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The Collegian

The Student News Site of Tarrant County College

The Collegian

The Student News Site of Tarrant County College

The Collegian

West coast rap finds new sound

Anderson .Paak talks about self reflection and the good life for his fourth solo album “Ventura” on Aftermath Entertainment. Anderson .Paak,  Ventura
Anderson .Paak talks about self reflection and the good life for his fourth solo album “Ventura” on Aftermath Entertainment. Anderson .Paak, Ventura

Anderson .Paak bares his soul

By Michael Foster-Sanders/campus editor

Can lightning strike twice? Anderson .Paak thinks so with his fourth solo album “Ventura” coming just four months after his critically-acclaimed “Oxford” album.

.Paak refuses to be put in a box as a musical artist and blends hip-hop and soul music to create a sound bed that pulls the listener into this wonderland of musical bliss.

The reason why this album is so sonically sound is because it was engineered and mixed by Dr. Dre, who lends his three decades in the music world to the project.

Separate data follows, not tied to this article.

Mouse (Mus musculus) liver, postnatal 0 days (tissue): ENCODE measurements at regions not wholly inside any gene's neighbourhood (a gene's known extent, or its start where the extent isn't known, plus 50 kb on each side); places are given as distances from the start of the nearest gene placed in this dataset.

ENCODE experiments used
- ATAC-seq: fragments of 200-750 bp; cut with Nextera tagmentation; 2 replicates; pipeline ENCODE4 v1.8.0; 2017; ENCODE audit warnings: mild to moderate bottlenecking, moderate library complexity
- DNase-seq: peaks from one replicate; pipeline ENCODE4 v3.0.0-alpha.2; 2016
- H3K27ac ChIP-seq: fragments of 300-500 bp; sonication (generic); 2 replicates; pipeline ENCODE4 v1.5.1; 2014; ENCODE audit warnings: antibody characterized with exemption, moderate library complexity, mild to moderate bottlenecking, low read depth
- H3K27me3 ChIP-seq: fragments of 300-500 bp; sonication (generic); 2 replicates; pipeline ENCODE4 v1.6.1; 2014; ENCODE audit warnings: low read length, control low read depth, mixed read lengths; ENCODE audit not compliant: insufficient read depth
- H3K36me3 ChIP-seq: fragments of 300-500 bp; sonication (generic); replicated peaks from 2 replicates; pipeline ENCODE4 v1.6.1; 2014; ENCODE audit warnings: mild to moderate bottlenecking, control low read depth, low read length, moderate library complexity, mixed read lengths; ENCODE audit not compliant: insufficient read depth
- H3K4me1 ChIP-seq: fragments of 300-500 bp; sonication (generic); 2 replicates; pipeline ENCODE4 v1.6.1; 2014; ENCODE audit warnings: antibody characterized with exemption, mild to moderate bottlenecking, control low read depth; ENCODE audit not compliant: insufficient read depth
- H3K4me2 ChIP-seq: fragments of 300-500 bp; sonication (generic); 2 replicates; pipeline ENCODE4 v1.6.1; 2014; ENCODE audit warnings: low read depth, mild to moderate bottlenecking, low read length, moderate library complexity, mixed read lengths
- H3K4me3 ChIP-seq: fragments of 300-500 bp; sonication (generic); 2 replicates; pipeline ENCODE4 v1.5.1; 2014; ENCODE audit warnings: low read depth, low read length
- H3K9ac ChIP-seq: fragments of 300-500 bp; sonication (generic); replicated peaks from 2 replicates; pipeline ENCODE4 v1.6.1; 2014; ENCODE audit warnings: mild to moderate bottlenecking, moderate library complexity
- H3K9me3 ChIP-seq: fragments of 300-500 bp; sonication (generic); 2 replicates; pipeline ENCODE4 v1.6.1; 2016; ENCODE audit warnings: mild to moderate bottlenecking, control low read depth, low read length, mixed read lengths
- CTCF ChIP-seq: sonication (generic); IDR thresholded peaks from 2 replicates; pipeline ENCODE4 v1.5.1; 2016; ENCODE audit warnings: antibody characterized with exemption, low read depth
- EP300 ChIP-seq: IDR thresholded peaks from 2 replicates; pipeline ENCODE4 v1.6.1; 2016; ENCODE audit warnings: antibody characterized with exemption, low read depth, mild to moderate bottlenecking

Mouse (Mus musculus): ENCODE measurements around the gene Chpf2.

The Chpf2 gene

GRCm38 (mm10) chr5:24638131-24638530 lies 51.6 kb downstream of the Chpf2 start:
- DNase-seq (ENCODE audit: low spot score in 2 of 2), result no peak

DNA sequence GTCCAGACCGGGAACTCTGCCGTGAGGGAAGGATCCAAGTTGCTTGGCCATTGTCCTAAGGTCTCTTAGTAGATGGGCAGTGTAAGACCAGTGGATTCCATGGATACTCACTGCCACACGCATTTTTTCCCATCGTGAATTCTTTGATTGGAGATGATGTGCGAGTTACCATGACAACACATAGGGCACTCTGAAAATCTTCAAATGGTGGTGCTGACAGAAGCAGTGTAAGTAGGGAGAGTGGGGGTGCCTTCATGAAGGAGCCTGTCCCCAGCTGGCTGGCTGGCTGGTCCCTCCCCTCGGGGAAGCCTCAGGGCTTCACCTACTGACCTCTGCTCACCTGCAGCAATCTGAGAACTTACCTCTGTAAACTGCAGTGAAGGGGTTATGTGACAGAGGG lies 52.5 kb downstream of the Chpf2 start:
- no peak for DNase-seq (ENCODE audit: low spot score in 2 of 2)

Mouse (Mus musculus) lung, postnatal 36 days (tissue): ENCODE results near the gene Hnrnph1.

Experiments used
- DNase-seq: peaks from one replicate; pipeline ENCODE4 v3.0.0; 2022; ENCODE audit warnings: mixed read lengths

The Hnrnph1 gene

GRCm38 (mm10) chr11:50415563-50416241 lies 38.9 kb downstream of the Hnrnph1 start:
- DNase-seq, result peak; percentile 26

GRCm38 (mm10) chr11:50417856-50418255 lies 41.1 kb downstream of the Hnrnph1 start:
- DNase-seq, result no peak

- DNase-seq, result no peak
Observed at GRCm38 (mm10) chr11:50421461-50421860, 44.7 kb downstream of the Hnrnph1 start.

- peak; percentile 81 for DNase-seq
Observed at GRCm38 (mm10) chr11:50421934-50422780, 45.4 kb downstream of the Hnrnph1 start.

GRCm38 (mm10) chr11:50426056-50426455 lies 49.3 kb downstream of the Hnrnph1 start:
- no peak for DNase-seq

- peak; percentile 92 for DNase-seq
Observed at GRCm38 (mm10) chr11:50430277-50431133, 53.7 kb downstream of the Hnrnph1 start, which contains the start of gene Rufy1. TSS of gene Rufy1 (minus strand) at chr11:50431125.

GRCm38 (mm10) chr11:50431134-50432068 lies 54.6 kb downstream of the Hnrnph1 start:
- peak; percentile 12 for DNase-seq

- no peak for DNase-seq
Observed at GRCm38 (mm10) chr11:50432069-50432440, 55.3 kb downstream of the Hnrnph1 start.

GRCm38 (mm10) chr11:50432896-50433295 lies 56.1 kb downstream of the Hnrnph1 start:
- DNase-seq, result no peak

To get the retired legend of rap Andre 3000 on a track is a feat within itself, and he’s in rare form on the first track of the album, “Come Home.” .Paak sets up the alley oop for 3000 with the first two verses on the track.

3000 smites anyone who dared to question his place on rap’s Mt. Olympus with the third verse, which he weaves in and out of the beat reminiscent of his days with OutKast to let a woman know that he’s that dude with lyrics like:

“You’re all I need, all of me on my knees. Normally harmony, bumblebee, hummingbird I’m a nerd, study you what are you, WWF? We fightin’ We might need counseling.”

Next up is “Make it Better,” which brings in the Motown legend Smokey Robinson. .Paak has a chance to show off his prowess as an MC while Robinson croons on this sultry track.

The rapping continues with “Reachin’ 2 Much” featuring Lalah Hathaway, which serves as a nice buffer track before we get into the rest of the album with some activism.

“Yada Yada” channels A Tribe Called Quest vibes, which .Paak tells his listeners his trials and tribulations when trying to become a successful musician and that he’s not going back after tasting success.

He raps about the perks of being successful, like seeing the world and eating chicken wings in Europe doing music festivals.

The highlights of this album besides “Yada Yada” are the tracks “Lebron James” and “Chosen One.” In “Lebron James,” he gives props to Colin Kaepernick and James for the activism they’re doing in the community. And “Chosen One” speaks about him finding love with the right women.

This album has one or two missteps, and it’s debatable if you’re an Anderson .Paak fan, but is still a solid effort from .Paak for its 38-minute runtime.

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